When tech mavens first set out to harness the power of thousands of linked computers for a grassroots community project, their target was a strange one: ET. That 1999 effort, the Search for Extra-Terrestrials@Home, roped together a so-called grid of home computers scattered around the world to analyze radio signals from outer space, looking for evidence of life. Now comes a new grid project with a much more down-to-earth goal: fighting AIDS.
FightAIDS@Home taps an already-existing organization, the World Community Grid, to help scientists at the Scripps Research Institute in La Jolla, Calif., discover new treatments for AIDS. The project, announced Nov. 21, puts more than 100,000 computers at Scripps' command. Community grids take massive number-crunching jobs that would normally be done on a frightfully expensive supercomputer and parcel them out to volunteers so the work can practically be done for free.
EVERYBODY'S "A PHILANTHROPIST." This is the first use of community grid computing to fight AIDS. "It means there's a better chance of getting more effective or more tailored drugs, and there's also a potential for making drugs less expensively," says Scripps Research Director Arthur J. Olson.
Anyone who wants to participate can find out how by logging on to the World Community Grid. "The more people who come on the grid, the more important research can be done," says Stan Litow, vice-president of corporate community relations at IBM (IBM), which is a lead organizer of both the community grid and the FightAIDS@Home project. "Everybody can be a philanthropist."
The AIDS grid announcement comes at a time of increased interest in philanthropy within the tech world. Google (GOOG) recently pledged what could amount to nearly $1 billion over the next 20 years to social causes (see BW Online, 10/20/05, "Googling for Charity"), and the MIT Media Lab is developing a $100 laptop computer it hopes to distribute for free to millions of poor students in less-developed countries (see BW Online, 10/04/05, "Help for Info Age Have-Nots"). Tech companies were also generous in their contributions to Hurricane Katrina relief.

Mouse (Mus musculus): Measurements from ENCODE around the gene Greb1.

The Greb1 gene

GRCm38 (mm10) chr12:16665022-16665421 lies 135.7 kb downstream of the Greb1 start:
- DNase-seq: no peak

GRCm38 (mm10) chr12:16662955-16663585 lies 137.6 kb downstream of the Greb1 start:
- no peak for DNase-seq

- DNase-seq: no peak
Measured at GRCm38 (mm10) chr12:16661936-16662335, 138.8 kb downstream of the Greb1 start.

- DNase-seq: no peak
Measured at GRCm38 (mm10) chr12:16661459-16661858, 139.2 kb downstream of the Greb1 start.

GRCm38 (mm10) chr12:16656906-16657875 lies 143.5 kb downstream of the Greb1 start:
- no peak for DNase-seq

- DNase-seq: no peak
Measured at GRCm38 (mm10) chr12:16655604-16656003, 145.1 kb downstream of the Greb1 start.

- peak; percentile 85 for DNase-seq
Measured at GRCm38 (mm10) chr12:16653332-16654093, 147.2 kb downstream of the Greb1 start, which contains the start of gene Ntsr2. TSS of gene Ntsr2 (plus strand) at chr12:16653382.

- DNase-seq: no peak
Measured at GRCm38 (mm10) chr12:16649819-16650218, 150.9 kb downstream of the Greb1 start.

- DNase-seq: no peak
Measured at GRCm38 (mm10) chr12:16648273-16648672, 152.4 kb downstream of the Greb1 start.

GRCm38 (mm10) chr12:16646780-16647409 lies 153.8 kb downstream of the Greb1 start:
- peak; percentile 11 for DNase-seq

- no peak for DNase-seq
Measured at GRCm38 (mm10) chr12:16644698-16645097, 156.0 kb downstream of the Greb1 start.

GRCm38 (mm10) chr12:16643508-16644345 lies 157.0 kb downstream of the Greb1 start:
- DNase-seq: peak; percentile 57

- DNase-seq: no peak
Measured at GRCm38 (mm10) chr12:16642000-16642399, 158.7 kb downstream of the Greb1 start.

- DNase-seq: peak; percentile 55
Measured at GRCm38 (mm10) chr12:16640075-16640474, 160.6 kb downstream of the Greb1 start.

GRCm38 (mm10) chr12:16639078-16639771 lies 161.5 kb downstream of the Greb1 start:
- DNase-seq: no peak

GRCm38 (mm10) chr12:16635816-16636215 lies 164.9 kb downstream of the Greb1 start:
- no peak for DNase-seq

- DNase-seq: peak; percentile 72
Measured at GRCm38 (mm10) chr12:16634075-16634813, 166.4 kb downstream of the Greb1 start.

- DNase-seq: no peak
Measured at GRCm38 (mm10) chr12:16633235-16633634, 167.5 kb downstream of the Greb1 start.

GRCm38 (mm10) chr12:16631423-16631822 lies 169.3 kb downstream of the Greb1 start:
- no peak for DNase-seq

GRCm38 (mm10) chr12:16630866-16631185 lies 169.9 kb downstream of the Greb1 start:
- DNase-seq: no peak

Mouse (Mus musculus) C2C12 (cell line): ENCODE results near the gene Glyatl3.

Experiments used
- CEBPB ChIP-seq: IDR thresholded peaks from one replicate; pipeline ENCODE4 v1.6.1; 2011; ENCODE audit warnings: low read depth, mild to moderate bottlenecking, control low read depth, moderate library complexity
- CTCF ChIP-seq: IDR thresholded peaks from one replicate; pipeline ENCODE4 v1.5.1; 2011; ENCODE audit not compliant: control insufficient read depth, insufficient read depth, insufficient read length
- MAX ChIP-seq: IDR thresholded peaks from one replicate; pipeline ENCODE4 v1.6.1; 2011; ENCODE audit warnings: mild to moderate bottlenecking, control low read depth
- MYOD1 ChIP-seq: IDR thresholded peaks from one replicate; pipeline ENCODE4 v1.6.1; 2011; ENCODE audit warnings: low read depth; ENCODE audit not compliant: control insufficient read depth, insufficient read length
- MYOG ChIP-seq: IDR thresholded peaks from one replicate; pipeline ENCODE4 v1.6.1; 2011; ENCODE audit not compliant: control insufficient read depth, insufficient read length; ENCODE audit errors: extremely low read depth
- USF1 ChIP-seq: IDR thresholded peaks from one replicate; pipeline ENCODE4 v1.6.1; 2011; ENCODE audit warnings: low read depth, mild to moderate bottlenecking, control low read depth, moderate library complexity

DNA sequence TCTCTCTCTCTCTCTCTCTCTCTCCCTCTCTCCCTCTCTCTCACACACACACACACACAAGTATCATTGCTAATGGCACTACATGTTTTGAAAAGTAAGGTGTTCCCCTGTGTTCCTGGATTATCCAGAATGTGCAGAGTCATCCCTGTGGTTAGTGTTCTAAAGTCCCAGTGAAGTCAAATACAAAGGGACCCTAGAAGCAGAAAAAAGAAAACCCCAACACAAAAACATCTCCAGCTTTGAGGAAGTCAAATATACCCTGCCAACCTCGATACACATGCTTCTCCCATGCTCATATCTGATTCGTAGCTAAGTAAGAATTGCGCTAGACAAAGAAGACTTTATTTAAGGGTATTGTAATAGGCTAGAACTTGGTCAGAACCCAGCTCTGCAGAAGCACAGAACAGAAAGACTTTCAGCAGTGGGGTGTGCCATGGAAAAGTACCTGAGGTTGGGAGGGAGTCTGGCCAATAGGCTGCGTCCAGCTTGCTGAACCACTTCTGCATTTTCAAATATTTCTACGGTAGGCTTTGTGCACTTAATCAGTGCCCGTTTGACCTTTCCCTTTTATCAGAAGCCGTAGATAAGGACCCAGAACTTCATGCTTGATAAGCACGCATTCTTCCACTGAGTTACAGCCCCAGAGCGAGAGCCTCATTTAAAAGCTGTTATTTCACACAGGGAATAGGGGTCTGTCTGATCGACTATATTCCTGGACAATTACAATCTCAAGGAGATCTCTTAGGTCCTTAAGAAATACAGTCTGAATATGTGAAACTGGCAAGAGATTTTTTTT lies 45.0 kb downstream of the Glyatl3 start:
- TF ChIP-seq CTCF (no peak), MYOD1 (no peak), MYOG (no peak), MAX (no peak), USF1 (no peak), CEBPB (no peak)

IDLE BUT WORKING. There has always been a do-gooder angle to the PC revolution. The idea was that low-cost personal computers could democratize computing—spreading improvements in education, health care, and basic knowledge globally and to all strata of society. But it hasn't worked out that way.
Now, rather than expecting technology per se to save the world, industry leaders are starting to tailor technologies for particular causes so they can have a bigger impact. "Companies are attaching themselves to promising projects where tech know-how can help the projects succeed," says Rosabeth Moss Kanter, a professor at Harvard Business School and author of the book Confidence, about how leaders can inspire their organizations.
The World Community Grid, set up in 2004, supplies specialized grid software to volunteers who have their computers connected to the Internet. When the computers are on but idle, the software requests number-crunching jobs from the organization's central computers >. Their PCs then perform calculations and the software sends in the results.
"A BIG DEAL." This is the organization's second major project. So far, there are 101,567 members, with 167,386 computers. In addition to individuals, participants include Marist College, The United Way, and the city of Petropolis, in Brazil.
At Scripps, Olson heads an initiative that has been running for 12 years aimed at coming up with novel drug therapies in the face of the development of resistance by HIV to existing drugs. Using a software program, scientists feed in information about target proteins that they want to inhibit and small molecules they're testing as inhibitors to determine how well the molecules will fit into the proteins.
Researchers originally used individual computers and analyzed one pairing at a time, then later harnessed a small, 1,000-computer grid. "This is a big deal for us," says Olson. "It speeds things up by a factor of 100."
MORE ROOM TO GIVE? IBM's involvement is part of a broad effort to apply technology to social causes. Litow heads a project called the On Demand Community, where more than 100 pieces of technology have been created for specific uses, from school mentoring to language translation. More than 55,000 current and former IBM employees have so far donated more than two million hours of their time.
Rather than congratulating themselves, philanthropy-minded leaders say the industry's efforts are long overdue -- and still not enough. Marc Benioff, chief executive of Salesforce.com (CRM), structured the company from its creation in 1999 to set aside 1% of profits, products, and employees' time to be channeled into a philanthropic organization, the Salesforce.com Foundation.
GLOBAL DIVIDE. The co-author of Compassionate Capitalism, a best-practices guide for corporate philanthropy, Benioff applauds the FightAIDS@Home project. "There's more happening today from the tech world, but there still needs to be more," he says. "It's not enough to write a check."
These days, there's increasing commercial pressure on tech companies to do more than make and sell products. As their traditional markets in North America, Western Europe, and Japan mature, they rely more and more on Asia, Latin America, and Eastern Europe for growth. And, eventually, they'll look to Africa. But significant parts of those markets -- with large populations of poor people -- won't flourish unless a big hand reaches out to them across the digital divide.